Five-year plan acknowledges that economic boom has generated poverty
Beijing (AsiaNews/Agencies) China wants to double its gross domestic product or GDP and per capita income (from US$ 854 in 2000 to US$ 1,700) by 2010, this according to the 11th Five-Year plan economic blueprint set out at the plenum of the Communist Party. The same document acknowledged however that poverty has become widespread in rural areas. The report noted in fact that farmers' average annual income now stood at only about 3,000 yuan (US$ 330) per capita, whilst in the booming cities it averaged more than US$ 1,000.
Tensions over the income disparity and dissatisfaction over corruption, pollution and other social problems have, according to the experts, prompted protests and clashes with authorities.
The Party is thus calling for raising standards of living through, among other things, greater energy and resource use efficiency. Energy use per unit of GDP must be reduced by 20 per cent from 2005, the plan says.
The plan also reiterates China's determination to build up internationally competitive industrial groups, improve social welfare and reduce the number of people living in poverty.
It calls for "social fairness" and working toward closing the politically explosive gap between the urban rich who have benefited most from China's 20-year economic boom and its vast poor majority in the countryside.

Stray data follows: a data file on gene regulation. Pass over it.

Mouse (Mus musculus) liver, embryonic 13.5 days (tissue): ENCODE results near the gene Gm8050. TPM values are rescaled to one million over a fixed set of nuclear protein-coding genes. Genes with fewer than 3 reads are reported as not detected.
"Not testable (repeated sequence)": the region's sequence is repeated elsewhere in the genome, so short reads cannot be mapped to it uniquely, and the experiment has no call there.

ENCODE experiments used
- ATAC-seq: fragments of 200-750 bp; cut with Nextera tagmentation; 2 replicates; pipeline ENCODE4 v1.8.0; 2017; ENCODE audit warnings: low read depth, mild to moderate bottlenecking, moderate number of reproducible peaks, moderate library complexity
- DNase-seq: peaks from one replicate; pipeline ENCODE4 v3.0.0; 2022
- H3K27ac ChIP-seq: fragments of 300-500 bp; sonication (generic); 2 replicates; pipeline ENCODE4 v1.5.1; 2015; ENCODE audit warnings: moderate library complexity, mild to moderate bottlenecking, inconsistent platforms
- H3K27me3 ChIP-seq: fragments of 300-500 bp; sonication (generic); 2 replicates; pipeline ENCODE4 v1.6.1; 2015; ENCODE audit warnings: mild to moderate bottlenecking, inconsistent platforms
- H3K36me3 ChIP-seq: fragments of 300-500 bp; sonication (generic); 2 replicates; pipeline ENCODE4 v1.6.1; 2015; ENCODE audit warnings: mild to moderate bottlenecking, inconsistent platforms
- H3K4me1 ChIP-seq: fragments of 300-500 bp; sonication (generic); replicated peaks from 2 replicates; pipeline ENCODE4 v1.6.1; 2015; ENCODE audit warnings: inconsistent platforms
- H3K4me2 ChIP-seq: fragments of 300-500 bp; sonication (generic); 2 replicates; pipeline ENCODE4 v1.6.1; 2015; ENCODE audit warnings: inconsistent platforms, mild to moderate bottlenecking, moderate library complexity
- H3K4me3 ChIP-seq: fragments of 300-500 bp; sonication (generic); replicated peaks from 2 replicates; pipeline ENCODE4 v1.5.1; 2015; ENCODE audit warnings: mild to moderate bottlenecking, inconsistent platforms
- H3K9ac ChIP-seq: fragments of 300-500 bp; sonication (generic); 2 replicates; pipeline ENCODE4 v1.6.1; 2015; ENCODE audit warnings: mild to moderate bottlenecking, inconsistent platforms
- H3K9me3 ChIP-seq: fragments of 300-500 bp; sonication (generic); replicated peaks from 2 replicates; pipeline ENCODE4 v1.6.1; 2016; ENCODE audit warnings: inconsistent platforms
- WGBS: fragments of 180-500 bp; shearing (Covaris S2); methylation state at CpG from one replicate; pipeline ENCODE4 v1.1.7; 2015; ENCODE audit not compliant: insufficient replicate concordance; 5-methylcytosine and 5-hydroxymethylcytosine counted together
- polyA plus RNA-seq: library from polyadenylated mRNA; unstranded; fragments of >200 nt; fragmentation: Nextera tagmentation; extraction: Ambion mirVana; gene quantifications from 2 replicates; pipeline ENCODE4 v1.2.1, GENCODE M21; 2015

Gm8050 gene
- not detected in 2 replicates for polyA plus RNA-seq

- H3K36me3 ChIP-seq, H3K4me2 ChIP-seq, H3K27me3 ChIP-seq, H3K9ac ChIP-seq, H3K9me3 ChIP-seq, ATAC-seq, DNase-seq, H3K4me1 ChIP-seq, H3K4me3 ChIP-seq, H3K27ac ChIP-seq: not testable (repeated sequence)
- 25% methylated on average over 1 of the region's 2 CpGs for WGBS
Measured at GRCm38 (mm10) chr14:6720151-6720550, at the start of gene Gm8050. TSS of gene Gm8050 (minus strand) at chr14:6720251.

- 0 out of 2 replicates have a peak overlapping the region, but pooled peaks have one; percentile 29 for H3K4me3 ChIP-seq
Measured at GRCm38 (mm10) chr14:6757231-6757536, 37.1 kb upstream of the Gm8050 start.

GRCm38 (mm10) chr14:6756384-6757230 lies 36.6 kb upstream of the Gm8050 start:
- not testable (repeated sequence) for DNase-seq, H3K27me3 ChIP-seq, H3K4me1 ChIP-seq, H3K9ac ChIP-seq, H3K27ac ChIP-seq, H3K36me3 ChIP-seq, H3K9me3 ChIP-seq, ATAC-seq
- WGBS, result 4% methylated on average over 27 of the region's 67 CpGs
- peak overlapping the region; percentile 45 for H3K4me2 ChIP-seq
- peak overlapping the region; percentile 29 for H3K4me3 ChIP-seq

In a press release carried by Chinese media, the party said that "[p]ushing economic development and improving people's lives have always been the central task of China. The income and living standards of Chinese people will be raised, while the quality of housing, communication, education, culture, public health and the environment will be improved remarkably."
Even though China's economy has been growing at a rate of more than 9 per cent for years, many observers have noted that standards of living have not improved for of the entire population. Only an urban minority has benefited; indeed, rural communities have seen things actually get worse (greater pollution, poor health care, deficient education system, high unemployment, low-paying jobs, forced migration to the cities, rise of a new lumpenproletariat without rights).
According to government figures, some 26 million people were living in absolute poverty last year, with an average annual per capita income of less than 668 yuan (US$ 75). However, by international standards, which put minimum income at a minimum of US$ 1 a day, the number of poor is much higher.
Economic growth has also meant cuts in public spending in services such as education and health care, essential for the country's development and the population's welfare. (PB)